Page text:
Putting it All Together: Developing a More Comprehensive Theory of Early Mathematics Development
This research supplements our current project being funded by the Institute of Education Sciences (IES), U.S. Department of Education to evaluate how well children’s pattern and spatial skills at the beginning of preschool predict their mathematics knowledge at the end of preschool. Additional funding provided by the Heising-Simons Foundation will expand the scope of this research to examine the predictive relations of these skills to math knowledge at the end of Kindergarten, and explore the role of parents in this development. The overarching goal of this project is to develop a more comprehensive theory of early mathematics development, integrating a broader range of math-relevant skills, and understanding how parents support them.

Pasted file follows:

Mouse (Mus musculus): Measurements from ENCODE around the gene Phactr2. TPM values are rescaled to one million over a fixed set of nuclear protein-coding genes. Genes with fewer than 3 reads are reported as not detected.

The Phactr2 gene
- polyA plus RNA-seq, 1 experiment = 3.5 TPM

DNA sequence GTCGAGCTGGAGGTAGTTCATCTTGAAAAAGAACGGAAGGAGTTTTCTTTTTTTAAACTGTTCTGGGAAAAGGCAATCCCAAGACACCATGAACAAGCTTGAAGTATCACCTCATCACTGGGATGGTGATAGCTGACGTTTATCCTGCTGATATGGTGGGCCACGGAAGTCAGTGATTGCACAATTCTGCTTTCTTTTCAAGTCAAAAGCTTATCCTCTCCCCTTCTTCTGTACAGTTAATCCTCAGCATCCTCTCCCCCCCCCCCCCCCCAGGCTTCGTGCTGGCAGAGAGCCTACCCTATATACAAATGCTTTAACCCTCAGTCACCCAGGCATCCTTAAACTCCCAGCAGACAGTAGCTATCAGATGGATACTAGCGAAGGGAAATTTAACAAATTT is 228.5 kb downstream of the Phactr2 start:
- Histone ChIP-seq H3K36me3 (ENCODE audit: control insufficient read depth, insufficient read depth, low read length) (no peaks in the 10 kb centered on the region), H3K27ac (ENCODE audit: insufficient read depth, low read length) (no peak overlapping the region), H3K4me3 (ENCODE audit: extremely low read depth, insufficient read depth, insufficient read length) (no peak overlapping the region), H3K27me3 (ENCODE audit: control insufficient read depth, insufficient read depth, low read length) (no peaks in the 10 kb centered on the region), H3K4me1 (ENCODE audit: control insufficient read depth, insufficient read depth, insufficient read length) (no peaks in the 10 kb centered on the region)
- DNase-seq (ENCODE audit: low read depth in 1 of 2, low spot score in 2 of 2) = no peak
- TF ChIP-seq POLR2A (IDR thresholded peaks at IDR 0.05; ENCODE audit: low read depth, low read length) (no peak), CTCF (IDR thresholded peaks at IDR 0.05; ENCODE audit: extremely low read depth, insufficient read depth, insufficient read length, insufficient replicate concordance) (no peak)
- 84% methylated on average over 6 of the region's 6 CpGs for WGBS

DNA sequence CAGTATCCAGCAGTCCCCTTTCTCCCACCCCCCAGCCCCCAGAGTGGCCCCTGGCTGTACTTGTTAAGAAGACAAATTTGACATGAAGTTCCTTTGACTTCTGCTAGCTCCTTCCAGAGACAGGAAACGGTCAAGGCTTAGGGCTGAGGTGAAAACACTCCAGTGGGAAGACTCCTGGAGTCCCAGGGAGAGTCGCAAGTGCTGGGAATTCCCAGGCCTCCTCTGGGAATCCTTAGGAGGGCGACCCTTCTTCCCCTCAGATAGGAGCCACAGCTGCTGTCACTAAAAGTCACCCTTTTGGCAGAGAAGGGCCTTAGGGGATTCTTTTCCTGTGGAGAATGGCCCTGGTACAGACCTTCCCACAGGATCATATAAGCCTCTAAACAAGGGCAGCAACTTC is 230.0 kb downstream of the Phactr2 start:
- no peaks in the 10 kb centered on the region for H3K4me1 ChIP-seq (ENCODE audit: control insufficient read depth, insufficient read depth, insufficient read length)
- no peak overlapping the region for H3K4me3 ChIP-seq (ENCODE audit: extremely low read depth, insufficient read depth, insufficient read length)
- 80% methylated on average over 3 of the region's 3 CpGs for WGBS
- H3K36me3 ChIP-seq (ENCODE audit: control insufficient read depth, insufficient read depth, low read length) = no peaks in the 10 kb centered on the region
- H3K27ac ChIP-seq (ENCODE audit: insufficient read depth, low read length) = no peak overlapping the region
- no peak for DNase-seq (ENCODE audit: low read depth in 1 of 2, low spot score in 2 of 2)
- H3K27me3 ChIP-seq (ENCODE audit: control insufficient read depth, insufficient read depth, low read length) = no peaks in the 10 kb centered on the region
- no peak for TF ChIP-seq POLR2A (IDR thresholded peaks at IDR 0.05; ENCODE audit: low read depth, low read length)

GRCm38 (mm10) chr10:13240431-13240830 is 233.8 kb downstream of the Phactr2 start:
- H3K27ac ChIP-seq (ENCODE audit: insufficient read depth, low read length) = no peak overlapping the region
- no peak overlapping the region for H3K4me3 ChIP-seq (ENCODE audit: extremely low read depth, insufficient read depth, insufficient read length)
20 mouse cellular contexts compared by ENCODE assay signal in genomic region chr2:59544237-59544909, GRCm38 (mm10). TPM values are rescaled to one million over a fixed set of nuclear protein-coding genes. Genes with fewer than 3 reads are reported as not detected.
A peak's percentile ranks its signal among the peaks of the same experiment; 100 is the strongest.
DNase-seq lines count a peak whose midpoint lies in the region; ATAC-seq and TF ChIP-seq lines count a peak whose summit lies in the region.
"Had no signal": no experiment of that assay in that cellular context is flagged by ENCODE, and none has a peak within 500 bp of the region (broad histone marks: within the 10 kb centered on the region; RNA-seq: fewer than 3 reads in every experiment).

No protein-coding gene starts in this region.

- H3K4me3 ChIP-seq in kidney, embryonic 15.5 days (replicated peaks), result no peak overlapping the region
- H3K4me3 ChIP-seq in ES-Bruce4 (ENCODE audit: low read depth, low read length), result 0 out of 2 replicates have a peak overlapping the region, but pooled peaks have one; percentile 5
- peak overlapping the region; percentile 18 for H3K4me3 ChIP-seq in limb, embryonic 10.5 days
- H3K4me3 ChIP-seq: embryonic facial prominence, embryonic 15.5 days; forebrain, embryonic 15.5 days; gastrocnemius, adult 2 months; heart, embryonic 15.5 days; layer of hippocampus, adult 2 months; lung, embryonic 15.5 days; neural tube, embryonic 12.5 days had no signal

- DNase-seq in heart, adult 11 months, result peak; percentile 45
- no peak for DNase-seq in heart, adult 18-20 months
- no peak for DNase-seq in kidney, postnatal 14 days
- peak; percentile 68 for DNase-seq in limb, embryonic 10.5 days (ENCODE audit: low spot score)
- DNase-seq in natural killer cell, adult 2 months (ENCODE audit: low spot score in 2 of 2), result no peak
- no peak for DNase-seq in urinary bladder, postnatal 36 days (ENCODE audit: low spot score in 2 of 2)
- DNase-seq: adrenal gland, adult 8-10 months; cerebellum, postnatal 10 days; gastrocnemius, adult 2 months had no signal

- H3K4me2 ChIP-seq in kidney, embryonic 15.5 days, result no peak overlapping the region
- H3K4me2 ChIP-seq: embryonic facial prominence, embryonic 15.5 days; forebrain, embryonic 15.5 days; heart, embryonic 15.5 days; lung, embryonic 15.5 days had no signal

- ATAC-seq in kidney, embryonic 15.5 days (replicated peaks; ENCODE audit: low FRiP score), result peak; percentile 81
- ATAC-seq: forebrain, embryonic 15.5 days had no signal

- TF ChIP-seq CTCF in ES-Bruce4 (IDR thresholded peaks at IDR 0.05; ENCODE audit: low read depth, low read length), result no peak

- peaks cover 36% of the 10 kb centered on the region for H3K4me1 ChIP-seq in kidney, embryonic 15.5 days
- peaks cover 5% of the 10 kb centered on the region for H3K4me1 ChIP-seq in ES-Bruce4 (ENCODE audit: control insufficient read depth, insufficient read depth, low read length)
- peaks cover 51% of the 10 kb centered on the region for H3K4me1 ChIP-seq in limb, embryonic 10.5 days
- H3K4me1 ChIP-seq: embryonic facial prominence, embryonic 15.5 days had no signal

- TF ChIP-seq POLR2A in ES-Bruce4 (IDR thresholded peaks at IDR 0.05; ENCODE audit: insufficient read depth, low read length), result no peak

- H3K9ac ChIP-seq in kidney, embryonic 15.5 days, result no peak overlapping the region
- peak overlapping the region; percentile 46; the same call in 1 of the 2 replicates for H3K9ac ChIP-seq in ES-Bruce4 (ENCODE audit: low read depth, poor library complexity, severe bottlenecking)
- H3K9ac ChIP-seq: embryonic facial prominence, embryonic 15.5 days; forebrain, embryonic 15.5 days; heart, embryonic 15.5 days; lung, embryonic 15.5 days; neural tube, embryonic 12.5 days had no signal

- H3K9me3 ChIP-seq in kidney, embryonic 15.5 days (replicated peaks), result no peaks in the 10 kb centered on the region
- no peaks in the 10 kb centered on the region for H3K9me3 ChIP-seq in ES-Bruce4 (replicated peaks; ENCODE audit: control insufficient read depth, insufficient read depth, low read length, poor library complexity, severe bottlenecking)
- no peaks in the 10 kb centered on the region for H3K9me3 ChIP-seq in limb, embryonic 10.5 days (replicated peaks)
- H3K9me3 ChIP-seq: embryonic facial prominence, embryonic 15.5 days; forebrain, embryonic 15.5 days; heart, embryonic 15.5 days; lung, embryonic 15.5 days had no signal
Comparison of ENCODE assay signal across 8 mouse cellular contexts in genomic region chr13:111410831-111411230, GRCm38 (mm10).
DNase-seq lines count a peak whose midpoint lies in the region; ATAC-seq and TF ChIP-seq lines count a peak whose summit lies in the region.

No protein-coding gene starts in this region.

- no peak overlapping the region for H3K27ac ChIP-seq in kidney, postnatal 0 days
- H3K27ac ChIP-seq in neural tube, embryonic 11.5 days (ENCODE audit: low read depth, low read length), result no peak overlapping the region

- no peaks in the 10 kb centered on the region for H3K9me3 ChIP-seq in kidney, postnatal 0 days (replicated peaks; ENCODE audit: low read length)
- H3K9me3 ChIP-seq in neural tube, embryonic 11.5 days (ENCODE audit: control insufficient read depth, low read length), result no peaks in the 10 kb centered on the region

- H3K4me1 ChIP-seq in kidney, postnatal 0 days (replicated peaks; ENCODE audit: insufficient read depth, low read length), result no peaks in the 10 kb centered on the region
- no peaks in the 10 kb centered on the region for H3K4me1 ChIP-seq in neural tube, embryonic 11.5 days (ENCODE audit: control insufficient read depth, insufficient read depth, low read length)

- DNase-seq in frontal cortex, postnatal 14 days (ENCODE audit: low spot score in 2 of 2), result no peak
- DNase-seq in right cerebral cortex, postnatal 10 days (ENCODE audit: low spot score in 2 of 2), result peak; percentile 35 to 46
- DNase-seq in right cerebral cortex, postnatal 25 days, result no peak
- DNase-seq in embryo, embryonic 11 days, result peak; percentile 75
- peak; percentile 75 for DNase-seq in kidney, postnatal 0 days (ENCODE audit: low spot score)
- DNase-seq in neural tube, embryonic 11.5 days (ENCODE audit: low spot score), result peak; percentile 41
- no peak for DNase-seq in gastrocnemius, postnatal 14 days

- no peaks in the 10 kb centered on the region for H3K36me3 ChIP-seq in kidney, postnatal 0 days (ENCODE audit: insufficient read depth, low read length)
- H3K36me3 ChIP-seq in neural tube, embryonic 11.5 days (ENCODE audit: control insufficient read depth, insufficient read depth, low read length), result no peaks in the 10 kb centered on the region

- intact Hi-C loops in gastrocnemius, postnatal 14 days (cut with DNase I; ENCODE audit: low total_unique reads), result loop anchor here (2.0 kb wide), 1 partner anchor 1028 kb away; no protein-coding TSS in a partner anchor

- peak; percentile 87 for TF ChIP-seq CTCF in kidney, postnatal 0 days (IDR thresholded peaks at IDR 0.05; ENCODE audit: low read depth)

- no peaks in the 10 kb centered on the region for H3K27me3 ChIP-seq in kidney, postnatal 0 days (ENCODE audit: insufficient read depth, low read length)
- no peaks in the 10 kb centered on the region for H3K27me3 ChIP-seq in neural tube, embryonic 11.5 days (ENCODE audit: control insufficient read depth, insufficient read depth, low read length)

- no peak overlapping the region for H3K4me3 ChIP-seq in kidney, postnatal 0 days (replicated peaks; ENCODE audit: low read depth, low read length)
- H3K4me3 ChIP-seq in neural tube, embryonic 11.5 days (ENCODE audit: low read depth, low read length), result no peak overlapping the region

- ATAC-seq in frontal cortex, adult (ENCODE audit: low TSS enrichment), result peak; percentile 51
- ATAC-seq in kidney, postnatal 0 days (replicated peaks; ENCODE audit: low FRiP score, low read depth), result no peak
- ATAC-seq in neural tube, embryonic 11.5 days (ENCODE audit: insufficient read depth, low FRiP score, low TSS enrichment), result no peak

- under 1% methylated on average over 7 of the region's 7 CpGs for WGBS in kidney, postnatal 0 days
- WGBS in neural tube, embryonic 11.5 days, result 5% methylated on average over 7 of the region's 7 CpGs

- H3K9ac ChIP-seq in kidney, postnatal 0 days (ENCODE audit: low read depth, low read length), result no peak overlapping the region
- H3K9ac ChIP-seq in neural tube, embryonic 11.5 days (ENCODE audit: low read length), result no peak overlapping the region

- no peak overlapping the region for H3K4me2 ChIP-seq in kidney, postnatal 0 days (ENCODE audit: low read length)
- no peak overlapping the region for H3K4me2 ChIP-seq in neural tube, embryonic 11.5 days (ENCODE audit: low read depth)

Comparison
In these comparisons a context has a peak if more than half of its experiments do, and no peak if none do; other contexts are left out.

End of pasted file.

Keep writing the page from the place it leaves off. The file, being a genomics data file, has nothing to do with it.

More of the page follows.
Study 1 focuses on the nature and influence of parental support for the development of early math-related skills (i.e., pattern, spatial and number), as well as how parental beliefs explain variation in the nature of parents’ support of their preschoolers’ math development during math-related experiences. Study 2 is a one-year follow-up of children’s math skills at the end of kindergarten so we can explore how children’s skills in preschool predict math knowledge after school entry, as well as how parents’ beliefs and actions in preschool are related to this later knowledge. This research aims to provide compelling evidence to parents, teachers, and policymakers about the value of a broader range of early math-relevant skills, and how they can be supported.
Learn more about this project by clicking the link below: